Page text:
My Money is in Jail

So, this morning finds me writing this blog post on my Windows 7 workstation. Most people know my aversion to Windows workstations – and should find this an odd combination.  After all, I have my iMac — why would I move over to a workstation that I use primarily for playing games? Well, at this moment, the iMac has not been behaving properly – shutting down after a few minutes of work. It looks like it may be a graphics card, or perhaps the dreaded Logic Board. Either way, I had decided to replace the iMac with a more powerful machine. No, its not this Windows machine or even another machine running Windows. I will be installing a Mac Pro workstation on my desktop this morning. But what I wanted to tell you isn’t about the Mac pro – but rather the process in which it was purchased.

Mac Pro workstations are not cheap machines. The configurations can run somewhere between $8000 US to upwards of $12,000 US. The configuration I settled on is somewhere mid-range of that. With the sale of my late father’s house, I happened to have enough funds to cover this, and made the decision to purchase. Shortly after I made the purchase, I received a notification from Apple that my charge had been denied by my bank, Wells Fargo. I have been with Wells Fargo for close to fifteen years now, so this seemed puzzling to me. It was late in the evening, so I did some online research of my account, and discovered that I had a daily limit of spending for my account type. I could only purchase approximately 1/5th of my Apple purchase per day. So, I spent some time finding out where I could make a bump in my daily limit. I discovered a blurb of text, buried under approximately six layers of links, that directed me to call the Wells Fargo customer assistance line. So, I followed those directions…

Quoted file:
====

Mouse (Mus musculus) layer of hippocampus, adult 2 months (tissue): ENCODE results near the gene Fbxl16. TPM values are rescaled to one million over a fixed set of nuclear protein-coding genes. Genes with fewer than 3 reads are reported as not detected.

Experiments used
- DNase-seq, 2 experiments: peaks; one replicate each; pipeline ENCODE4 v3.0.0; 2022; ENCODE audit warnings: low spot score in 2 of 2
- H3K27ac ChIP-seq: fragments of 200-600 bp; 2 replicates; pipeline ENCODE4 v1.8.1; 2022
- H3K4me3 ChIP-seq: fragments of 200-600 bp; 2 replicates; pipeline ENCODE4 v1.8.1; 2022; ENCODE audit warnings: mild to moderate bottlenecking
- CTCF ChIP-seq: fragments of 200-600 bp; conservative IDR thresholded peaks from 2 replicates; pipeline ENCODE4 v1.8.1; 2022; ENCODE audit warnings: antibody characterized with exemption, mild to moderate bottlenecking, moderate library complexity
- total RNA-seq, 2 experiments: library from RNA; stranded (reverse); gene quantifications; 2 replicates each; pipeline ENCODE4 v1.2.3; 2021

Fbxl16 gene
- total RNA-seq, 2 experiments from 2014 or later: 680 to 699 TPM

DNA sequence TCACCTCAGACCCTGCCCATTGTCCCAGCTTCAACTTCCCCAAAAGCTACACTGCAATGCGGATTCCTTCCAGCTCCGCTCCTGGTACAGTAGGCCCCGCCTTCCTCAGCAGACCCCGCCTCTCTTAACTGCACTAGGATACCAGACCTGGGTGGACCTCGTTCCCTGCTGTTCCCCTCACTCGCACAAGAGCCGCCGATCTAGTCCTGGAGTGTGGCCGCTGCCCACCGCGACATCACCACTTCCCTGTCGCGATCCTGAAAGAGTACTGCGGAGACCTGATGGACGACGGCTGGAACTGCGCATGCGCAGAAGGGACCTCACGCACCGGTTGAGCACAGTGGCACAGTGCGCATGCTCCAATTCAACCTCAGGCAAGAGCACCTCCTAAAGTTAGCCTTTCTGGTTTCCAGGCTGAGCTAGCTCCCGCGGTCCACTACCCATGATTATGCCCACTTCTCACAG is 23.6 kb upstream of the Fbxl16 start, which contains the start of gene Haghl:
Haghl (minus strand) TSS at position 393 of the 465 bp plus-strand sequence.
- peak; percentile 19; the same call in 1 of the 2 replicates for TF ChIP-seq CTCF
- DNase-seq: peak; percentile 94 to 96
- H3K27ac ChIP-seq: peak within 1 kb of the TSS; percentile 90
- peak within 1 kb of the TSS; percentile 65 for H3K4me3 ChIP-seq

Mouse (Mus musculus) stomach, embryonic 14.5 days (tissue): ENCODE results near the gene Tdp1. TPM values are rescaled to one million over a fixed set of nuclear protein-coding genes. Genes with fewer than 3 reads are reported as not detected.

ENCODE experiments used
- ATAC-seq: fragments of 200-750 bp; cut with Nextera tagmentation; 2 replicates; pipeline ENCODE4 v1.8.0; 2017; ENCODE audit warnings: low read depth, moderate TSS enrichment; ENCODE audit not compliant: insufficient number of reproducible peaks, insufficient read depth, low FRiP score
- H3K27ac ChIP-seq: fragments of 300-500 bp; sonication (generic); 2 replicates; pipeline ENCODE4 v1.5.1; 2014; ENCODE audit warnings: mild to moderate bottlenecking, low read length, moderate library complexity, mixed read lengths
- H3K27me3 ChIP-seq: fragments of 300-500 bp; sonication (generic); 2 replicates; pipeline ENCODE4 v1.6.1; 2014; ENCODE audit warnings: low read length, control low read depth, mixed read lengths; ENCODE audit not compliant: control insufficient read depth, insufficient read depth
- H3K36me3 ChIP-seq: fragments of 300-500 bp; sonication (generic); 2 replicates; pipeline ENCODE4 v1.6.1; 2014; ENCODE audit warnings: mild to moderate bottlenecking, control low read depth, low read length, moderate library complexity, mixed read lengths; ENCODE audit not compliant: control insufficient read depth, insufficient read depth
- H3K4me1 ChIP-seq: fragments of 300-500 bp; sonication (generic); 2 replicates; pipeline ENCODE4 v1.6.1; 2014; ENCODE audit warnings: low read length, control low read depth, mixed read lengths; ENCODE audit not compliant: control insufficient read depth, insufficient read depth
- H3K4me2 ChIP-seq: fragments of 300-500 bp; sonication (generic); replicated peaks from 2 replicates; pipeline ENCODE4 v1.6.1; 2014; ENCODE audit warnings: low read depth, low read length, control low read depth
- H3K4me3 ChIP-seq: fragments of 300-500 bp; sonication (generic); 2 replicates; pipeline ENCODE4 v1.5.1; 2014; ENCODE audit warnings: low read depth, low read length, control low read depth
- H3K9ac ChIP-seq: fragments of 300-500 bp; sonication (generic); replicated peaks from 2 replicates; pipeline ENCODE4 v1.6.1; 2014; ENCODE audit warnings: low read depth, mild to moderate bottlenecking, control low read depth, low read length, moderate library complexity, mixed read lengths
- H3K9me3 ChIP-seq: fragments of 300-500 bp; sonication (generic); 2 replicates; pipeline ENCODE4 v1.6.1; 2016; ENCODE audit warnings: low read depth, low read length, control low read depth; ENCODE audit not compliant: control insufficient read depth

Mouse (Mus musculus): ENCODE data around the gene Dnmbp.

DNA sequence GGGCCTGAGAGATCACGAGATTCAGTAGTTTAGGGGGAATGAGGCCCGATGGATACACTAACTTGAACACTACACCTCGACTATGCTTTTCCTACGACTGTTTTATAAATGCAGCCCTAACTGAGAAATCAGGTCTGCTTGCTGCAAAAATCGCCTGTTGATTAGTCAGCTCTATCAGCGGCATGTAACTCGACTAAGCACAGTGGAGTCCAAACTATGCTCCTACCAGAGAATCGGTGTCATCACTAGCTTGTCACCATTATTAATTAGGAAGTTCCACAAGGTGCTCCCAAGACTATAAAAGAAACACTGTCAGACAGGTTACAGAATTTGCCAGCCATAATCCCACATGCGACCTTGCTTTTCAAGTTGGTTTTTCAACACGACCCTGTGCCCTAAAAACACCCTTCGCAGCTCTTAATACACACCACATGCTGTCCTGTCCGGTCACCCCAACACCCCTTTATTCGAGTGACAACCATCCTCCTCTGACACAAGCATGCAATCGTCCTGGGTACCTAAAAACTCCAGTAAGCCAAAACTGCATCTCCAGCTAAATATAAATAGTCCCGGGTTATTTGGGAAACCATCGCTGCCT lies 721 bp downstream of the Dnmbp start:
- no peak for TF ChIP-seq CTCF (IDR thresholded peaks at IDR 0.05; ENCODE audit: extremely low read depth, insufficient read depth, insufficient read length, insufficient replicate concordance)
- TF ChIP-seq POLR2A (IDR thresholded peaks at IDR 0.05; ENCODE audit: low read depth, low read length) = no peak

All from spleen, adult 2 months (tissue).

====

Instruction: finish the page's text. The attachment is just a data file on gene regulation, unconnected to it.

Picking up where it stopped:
My conversation with the service agent was pleasant enough. When I queried on how to up the limit to purchase the computer, I was placed on hold – presumably the individual was asking a supervisor about the manner in which this could be done. For all I know, he was laughing his ass off at my idiot question – I have a free checking account with Wells Fargo. When he returns to the phone, he informs me that I cannot have my daily limit changed, unless I would like to purchase the Premium Plan for $15 per month. Then, I could “negotiate” a change to my daily limit. What the fsck? I can “negotiate” upping my daily limit on spending *MY* money AFTER I pay extra for the PRIVILEGE of being able to ASK? I was a little more composed when I asked him this nearly identical question. That was correct, I was told. I politely thanked the young man, and hung up the phone.

Currently, I have enough in my account to pay for MULTIPLE Mac Pros of the configuration I was requesting. And yet, here I was being denied the capability of using my funds in the manner in which I choose. By the bank that was being charged with protecting my funds from theft. And apprently protecting my funds from me as well. Or, as I stated to Pam:

…my money is in jail. Apparently, its crime is existing in large quantities, and I can’t even get visiting hours.